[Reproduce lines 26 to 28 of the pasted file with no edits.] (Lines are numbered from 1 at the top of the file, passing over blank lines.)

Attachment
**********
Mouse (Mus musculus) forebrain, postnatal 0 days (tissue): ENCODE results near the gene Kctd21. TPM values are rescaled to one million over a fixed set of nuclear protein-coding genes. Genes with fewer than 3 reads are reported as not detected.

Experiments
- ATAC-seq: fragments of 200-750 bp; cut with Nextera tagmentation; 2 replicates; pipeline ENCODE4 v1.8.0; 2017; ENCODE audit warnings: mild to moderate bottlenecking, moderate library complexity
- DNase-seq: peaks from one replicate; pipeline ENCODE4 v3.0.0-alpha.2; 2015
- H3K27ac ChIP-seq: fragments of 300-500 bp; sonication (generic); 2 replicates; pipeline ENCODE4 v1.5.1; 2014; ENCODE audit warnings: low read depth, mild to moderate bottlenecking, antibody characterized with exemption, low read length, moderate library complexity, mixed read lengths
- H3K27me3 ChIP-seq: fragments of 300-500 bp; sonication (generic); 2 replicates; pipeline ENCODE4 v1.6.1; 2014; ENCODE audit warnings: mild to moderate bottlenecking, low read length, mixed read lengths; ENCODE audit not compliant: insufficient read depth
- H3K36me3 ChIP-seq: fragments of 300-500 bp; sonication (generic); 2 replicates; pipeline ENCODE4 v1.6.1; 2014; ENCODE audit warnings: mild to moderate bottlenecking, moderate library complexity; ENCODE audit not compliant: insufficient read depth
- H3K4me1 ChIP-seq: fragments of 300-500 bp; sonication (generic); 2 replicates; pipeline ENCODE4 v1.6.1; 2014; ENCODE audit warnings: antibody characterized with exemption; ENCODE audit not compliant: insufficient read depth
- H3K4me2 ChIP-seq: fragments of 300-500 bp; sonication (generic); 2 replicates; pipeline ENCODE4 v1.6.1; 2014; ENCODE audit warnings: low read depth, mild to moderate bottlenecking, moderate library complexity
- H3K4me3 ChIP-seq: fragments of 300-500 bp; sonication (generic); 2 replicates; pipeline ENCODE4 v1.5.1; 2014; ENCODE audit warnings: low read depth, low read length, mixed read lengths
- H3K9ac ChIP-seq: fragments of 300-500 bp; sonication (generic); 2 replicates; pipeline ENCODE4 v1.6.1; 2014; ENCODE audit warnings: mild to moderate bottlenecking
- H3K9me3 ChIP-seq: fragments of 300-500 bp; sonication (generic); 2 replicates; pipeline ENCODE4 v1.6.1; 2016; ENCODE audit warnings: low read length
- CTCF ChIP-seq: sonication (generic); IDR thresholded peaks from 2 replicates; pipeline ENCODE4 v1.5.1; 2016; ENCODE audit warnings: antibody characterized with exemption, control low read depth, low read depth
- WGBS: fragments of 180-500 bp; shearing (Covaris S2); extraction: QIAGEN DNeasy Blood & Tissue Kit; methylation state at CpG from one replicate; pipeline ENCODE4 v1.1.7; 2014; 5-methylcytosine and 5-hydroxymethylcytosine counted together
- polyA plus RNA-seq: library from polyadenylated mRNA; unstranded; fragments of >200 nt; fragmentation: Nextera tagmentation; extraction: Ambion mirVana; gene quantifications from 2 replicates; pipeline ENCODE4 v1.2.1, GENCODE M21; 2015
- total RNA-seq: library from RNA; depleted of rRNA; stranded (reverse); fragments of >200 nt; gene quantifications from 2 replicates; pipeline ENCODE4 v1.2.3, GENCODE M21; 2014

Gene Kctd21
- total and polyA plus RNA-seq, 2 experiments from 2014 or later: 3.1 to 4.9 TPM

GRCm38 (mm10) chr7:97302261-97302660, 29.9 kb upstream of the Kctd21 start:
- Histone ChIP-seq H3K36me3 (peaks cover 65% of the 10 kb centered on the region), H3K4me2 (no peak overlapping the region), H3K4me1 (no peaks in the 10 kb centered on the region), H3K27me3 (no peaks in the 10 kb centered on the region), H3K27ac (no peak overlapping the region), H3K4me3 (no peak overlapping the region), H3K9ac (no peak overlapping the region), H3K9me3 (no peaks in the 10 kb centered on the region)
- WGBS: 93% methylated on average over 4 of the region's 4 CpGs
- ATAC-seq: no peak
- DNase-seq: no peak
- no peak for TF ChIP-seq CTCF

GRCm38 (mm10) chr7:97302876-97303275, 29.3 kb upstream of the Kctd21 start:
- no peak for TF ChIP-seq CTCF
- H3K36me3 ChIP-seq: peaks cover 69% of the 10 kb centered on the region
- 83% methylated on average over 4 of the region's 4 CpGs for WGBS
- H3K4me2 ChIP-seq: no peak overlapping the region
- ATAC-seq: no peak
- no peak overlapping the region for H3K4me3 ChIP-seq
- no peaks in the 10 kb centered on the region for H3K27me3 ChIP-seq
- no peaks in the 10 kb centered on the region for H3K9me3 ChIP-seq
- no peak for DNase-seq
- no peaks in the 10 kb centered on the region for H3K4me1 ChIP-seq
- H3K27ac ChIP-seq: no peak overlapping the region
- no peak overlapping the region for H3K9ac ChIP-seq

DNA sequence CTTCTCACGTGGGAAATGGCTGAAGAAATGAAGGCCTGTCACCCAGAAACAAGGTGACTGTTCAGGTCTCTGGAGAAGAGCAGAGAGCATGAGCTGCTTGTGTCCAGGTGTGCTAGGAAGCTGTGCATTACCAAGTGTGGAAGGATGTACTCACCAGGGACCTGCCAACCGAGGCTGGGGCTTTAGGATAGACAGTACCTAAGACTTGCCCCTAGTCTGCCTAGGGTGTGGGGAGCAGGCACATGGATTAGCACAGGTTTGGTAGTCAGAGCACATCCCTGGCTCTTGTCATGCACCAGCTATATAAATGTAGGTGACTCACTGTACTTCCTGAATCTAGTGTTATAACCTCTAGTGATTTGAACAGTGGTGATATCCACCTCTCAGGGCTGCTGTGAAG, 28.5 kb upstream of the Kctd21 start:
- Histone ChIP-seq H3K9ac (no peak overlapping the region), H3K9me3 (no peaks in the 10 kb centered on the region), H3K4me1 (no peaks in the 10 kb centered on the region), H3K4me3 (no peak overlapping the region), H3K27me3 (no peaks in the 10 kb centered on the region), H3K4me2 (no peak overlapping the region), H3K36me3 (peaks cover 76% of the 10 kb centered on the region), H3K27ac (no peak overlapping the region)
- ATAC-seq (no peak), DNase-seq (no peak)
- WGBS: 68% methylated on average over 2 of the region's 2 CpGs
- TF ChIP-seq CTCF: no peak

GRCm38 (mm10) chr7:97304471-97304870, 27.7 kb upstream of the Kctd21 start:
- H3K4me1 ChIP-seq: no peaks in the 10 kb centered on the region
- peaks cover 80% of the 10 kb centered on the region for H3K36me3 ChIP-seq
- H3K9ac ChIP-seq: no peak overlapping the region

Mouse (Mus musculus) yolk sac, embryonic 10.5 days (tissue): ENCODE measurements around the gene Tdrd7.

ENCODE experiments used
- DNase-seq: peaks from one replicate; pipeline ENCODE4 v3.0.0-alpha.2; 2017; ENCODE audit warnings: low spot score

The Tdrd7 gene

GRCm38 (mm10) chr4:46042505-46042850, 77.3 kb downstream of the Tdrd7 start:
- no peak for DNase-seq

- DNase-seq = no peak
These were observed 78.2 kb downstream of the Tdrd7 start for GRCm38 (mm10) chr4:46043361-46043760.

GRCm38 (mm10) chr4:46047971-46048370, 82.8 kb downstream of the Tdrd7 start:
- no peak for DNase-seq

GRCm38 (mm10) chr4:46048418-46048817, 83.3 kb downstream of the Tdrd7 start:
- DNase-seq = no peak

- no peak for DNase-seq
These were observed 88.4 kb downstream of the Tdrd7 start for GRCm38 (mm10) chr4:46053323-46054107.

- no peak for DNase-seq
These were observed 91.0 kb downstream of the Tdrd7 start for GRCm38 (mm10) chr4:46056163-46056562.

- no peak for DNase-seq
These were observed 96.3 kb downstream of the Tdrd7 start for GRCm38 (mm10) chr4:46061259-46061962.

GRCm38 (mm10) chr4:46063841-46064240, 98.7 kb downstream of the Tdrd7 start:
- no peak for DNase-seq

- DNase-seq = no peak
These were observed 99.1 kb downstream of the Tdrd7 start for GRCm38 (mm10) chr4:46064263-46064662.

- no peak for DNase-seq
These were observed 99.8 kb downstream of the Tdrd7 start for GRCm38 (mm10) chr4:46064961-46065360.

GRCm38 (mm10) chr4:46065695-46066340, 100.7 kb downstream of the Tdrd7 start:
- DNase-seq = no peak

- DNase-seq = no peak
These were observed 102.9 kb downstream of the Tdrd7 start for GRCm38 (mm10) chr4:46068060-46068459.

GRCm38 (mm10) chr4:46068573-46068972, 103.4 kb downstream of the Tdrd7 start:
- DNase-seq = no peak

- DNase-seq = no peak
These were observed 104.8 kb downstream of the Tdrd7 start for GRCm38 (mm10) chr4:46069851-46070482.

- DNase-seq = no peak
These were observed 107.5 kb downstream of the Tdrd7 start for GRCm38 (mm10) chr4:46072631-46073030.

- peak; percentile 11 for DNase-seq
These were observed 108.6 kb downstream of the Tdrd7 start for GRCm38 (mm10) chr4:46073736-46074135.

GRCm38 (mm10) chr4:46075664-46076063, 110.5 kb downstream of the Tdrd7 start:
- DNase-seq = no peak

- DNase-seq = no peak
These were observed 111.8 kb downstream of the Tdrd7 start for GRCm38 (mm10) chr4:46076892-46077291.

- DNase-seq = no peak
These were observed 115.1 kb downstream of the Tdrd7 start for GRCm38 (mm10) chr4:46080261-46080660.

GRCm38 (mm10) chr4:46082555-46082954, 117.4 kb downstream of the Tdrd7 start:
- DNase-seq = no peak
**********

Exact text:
- no peak for TF ChIP-seq CTCF
- H3K36me3 ChIP-seq: peaks cover 69% of the 10 kb centered on the region
- 83% methylated on average over 4 of the region's 4 CpGs for WGBS